Politics and sovereign wealth
Norway’s Government Pension Fund Global was hardly a minnow in 2000 when it showed up in the IPE Top 1000 European Pension Funds ranking in fourth position with €21bn to its name. Now with assets approaching €600bn, it is the third-largest institutional investor in the world, after Japan’s Government Pension Fund and China’s SAFE.
Funds like Norway’s move in an elite group of super sovereign wealth entities. As managers of their countries’ patrimony, all are expected to produce acceptable returns. Jin Liqun, chairman of the board of supervisors of the China Investment Corporation, has said that the fund is under intense high-level political pressure to produce good returns in the short run, with the implication that it has not managed to achieve this with all its investments.
Unlike most of its super sovereign wealth counterparts, the Norwegian fund is highly transparent, with a high level of accountability. In 2001 the fund created a Council of Ethics and International Law and undertook a programme of corporate exclusions. This year, the strategy council has been commissioned to report on the fund’s overall responsible investment strategy.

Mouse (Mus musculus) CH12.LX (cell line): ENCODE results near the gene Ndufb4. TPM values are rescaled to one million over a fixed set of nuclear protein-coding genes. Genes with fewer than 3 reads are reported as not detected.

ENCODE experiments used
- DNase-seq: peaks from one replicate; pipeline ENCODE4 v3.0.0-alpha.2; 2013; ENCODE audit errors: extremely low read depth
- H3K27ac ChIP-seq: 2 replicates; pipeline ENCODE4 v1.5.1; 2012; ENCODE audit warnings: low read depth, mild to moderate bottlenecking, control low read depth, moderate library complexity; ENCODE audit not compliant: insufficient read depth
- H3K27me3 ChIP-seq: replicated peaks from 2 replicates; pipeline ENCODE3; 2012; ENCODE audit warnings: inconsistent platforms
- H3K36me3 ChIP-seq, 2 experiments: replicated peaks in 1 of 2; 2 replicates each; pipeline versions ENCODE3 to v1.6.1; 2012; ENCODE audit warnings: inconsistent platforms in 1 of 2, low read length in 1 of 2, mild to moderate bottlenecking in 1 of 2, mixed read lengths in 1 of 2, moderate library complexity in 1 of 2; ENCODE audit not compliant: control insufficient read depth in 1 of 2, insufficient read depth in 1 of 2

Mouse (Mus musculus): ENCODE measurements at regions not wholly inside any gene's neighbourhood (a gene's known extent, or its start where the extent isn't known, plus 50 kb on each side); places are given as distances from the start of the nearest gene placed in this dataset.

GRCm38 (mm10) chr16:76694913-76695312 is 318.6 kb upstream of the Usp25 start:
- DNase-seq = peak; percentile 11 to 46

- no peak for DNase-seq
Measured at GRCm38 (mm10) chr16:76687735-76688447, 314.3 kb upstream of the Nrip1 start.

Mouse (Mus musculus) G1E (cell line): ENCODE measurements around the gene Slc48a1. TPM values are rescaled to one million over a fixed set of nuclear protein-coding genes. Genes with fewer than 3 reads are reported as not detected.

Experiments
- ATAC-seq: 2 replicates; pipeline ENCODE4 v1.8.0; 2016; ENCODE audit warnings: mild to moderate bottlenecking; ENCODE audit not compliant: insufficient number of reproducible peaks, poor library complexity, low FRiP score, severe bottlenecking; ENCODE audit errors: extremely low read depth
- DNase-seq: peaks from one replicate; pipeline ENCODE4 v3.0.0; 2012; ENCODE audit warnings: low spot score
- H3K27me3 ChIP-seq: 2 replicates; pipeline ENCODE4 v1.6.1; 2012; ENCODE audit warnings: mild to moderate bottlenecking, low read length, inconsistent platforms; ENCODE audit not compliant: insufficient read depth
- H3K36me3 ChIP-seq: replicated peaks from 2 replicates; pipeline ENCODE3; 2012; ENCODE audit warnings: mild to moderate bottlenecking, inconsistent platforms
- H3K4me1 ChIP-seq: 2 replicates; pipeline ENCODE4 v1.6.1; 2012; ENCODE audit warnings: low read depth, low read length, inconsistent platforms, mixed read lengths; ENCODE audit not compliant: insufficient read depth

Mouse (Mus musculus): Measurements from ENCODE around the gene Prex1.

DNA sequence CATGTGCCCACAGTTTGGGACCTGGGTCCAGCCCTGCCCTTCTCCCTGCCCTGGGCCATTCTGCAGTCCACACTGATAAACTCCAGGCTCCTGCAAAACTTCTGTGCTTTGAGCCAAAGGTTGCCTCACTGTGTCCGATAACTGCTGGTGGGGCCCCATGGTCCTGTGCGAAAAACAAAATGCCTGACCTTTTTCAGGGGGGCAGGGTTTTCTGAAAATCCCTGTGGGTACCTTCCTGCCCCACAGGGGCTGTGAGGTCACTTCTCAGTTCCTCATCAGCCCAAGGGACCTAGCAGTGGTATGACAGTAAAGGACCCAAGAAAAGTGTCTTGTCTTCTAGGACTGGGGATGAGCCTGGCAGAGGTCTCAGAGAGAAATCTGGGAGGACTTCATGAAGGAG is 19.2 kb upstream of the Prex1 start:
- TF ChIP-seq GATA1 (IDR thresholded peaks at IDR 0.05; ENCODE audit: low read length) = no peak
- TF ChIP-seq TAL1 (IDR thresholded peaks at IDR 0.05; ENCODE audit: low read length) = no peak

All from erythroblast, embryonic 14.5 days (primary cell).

Norway’s press and politicians have been correspondingly rigorous in their scrutiny of the management of their country’s sovereign wealth, and critics have been at their shrillest following periods of negative returns.
Understandably, as the fund hurtles up the league of institutional investors, its future became a topic of debate prior to Norway’s national election in September. Among the ideas aired were proposals to hive off the real estate portfolio and move some of the investment functions to Trondheim. But the most drastic was a plan from the victorious Conservatives to split the fund into two, ostensibly to foster a degree of healthy competition between two similarly sized portfolios.
It is certainly true that size decreases investment flexibility and the investment milestones of a supertanker like Norway’s fund have been relatively cautious – with new benchmarks in 2012 and only the addition of small caps and real estate in the past six years. Notably, it took three years from the decision in principle to include property to the time of the first investment.
But two funds would not necessarily be more effective asset diversifiers, given the rapid growth rate of Norway’s petroleum assets. Two funds might initially be marginally more nimble than one, but their nimbleness would diminish rapidly as assets continued to grow.
Large funds like Norway’s are never likely to achieve true broad asset class diversification. They are more likely to shine in their application of sound long-term investment principles with a keen eye on the way they manage and allocate risk.